Orbital – Optical Delusion (2023) [FLAC, 24 bit, 44,1 kHz]

Orbital - Optical Delusion (2023) [FLAC, 24 bit, 44,1 kHz] Download

Artist: Orbital
Album: Optical Delusion
Genre: Electronic
Release Date: 2023
Audio Format: FLAC (tracks) 24 bit, 44,1 kHz
Duration: 51:07
Total Tracks: 10
Total Size: 591 MB


1-1. Orbital – Ringa Ringa (The Old Pandemic Folk Song) [feat. Mediaeval Baebes] (04:13)
1-2. Orbital – Day One (feat. Dina Ipavic) (05:16)
1-3. Orbital – Are You Alive? (feat. Penelope Isles) (07:49)
1-4. Orbital – You Are the Frequency (feat. The Little Pest) (04:38)
1-5. Orbital – The New Abnormal (05:04)
1-6. Orbital – Home (feat. Anna B Savage) (05:18)
1-7. Orbital – Dirty Rat (05:16)
1-8. Orbital – Requiem for the Pre-Apocalypse (05:20)
1-9. Orbital – What a Surprise (feat. The Little Pest) (03:51)
1-10. Orbital – Moon Princess (feat. Coppe) (04:18)

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Legendary electronic music duo Orbital return in Spring 2023 with new album Optical Delusion, the Hartnoll brothers first studio album since 2018’s Monster’s Exist. Recorded in Orbital’s Brighton studio, Optical Delusion includes contributions from Sleaford Mods, Penelope Isles, Anna B Savage, The Little Pest, Dina Ipavic, Coppe, and perhaps most surprisingly, The Medieval Baebes. For the first single Orbital have joined forces with Sleaford Mods on their fabulous, furious new single “Dirty Rat” Featuring a searing vocal from Jason Williamson over kinetic, driving beats, “Dirty Rat” is Orbital at their most vital, still utterly relevant and pushing forward over 30 years since they broke through with their landmark single “Chime”. Think KLF or Underworld ‘Born Slippy’ – ‘Dirty Rat’ is a primal scream which crosses genres and generations.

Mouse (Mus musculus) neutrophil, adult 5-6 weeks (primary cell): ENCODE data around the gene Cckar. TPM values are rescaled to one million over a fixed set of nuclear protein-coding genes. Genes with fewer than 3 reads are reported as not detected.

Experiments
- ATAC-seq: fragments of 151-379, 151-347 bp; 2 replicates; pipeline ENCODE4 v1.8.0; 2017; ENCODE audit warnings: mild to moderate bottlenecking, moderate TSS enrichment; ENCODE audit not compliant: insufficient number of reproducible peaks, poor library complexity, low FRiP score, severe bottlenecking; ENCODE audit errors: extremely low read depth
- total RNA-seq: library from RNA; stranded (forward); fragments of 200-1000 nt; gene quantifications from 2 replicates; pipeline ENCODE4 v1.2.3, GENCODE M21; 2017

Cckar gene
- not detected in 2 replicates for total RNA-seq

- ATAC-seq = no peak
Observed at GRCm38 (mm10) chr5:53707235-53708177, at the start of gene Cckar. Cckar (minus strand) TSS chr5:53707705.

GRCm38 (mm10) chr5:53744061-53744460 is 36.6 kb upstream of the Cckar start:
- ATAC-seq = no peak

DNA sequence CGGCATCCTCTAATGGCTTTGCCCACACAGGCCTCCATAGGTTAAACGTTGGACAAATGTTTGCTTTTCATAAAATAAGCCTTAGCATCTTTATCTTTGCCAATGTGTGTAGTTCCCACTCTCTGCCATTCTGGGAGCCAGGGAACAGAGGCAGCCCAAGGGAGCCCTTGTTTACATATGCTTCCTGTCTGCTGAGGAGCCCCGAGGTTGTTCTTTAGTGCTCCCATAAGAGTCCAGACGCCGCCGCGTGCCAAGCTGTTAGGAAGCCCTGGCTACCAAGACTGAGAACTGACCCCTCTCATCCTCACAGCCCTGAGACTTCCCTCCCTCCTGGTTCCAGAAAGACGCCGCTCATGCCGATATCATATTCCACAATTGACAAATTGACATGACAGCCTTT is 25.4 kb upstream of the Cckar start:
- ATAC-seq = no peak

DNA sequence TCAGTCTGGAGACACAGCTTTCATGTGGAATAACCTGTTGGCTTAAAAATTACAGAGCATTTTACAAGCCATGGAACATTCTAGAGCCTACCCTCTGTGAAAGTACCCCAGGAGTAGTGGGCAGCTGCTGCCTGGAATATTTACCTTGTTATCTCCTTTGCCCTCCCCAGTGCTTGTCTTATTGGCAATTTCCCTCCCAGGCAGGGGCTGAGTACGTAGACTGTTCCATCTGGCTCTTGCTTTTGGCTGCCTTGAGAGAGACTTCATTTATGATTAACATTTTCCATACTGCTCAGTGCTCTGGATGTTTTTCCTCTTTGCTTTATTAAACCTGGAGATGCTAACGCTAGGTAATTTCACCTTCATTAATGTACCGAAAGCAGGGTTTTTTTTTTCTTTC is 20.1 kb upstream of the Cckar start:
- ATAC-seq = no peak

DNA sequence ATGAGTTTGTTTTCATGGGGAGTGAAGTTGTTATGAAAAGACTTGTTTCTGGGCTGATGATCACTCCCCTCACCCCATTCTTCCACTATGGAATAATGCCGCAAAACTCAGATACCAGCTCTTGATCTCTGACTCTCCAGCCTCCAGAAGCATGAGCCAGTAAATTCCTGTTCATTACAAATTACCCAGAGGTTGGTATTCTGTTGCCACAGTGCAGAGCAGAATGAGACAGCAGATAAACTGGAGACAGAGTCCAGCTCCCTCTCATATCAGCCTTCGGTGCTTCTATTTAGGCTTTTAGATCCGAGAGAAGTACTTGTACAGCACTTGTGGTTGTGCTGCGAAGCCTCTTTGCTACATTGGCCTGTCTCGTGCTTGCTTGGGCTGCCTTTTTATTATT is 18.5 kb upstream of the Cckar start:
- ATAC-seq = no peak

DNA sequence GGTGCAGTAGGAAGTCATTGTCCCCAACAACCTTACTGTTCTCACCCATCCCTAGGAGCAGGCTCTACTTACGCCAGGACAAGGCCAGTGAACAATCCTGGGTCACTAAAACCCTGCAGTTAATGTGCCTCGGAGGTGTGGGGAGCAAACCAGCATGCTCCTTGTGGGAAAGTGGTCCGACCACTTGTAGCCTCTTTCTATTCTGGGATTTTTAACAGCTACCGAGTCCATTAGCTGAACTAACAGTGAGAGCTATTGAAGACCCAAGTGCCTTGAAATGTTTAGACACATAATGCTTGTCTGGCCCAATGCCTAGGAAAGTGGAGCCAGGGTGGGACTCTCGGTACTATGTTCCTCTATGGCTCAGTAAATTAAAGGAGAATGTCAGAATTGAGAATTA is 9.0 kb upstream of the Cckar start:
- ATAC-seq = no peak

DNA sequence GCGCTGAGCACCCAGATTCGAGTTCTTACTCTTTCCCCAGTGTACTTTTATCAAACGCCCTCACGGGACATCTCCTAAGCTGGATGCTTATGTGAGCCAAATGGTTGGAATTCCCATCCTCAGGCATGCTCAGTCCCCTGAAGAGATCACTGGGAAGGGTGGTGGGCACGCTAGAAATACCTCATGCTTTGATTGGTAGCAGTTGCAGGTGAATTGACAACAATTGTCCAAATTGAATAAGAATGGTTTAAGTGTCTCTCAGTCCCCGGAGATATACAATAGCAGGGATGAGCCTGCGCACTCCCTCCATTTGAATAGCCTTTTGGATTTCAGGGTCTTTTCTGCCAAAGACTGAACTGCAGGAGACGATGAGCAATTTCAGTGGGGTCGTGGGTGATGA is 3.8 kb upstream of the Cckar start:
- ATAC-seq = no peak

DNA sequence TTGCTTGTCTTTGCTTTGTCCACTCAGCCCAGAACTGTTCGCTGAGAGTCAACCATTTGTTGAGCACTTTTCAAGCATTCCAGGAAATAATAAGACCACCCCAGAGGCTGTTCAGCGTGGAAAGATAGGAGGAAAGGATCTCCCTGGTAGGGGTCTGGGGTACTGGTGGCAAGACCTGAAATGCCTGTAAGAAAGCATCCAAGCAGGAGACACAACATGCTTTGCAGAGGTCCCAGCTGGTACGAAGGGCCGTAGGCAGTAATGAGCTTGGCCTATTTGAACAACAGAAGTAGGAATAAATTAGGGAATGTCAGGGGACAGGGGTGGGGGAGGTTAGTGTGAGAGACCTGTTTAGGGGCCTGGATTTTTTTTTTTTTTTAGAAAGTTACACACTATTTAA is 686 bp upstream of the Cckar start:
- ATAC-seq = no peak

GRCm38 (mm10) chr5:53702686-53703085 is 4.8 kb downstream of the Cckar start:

After belatedly celebrating three decades in the game with 2022’s 30 Something, Orbital released their tenth studio album, Optical Delusion, in 2023. The duo emerged as pioneers of rave culture back in the late ’80s, and they’ve always produced dance music with a social conscience as well as a concern for the environment. They released a silent track in reaction to the anti-rave Criminal Justice Bill in 1994, and they recorded 1996’s “The Girl with the Sun in Her Head” using a mobile solar power generator belonging to Greenpeace. 2018’s Monsters Exist commented on the corruption of the planet’s political leaders without naming names, and urged listeners to consider the state of the world and embrace progress. The visuals during the album’s live tour drove home these points, yet the shows were clearly meant as raves and not political rallies, and the new material fit perfectly alongside updated versions of the duo’s classics. Optical Delusion is Orbital’s post-pandemic album, and it conveys the panic of witnessing the world fall apart while also remaining thankful to be alive and involved with the dance music scene. Most of the album’s tracks feature guest vocalists, giving Orbital’s concerns more of a voice than ever. On the effervescent dance-pop tune “Are You Alive,” Penelope Isles’ Lily Wolter defiantly resists being screwed over by capitalism, then clears the way as the splashy synths and elevated beats take over during the track’s second half. Jason Williamson, the bloke from Sleaford Mods, directly blames the masses who keep voting crooked politicians into office over the rumbling punk bassline and pounding kicks of “Dirty Rat.” Mediæval Bæbes appear on “Ringa Ringa (The Old Pandemic Folk Song),” reminding listeners that an innocent nursery rhyme has a longstanding association with the Black Death. Dina Ipavic’s near-operatic vocals soar along with the sublime glide of “Day One,” while Anna B Savage provides a more introspective narrative over the shuffling house rhythms of “Home.” The two instrumental tracks are highlights, with “The New Abnormal” being an exuberant breakbeat-driven crowd-worker, while “Requiem for the Pre Apocalypse” is a chest-rattling drum’n’bass number that gradually reveals a brilliant light shining through the oppressive darkness. The nightmarish “What a Surprise” dices sinister voices into trap beats, and “Moon Princess” warns of computers that “try to make rational decisions.” Even at their most dystopian, Orbital never lose their excitement for exploring new sounds, and Optical Delusion doesn’t get bogged down in cynicism or nostalgia. – Paul Simpson

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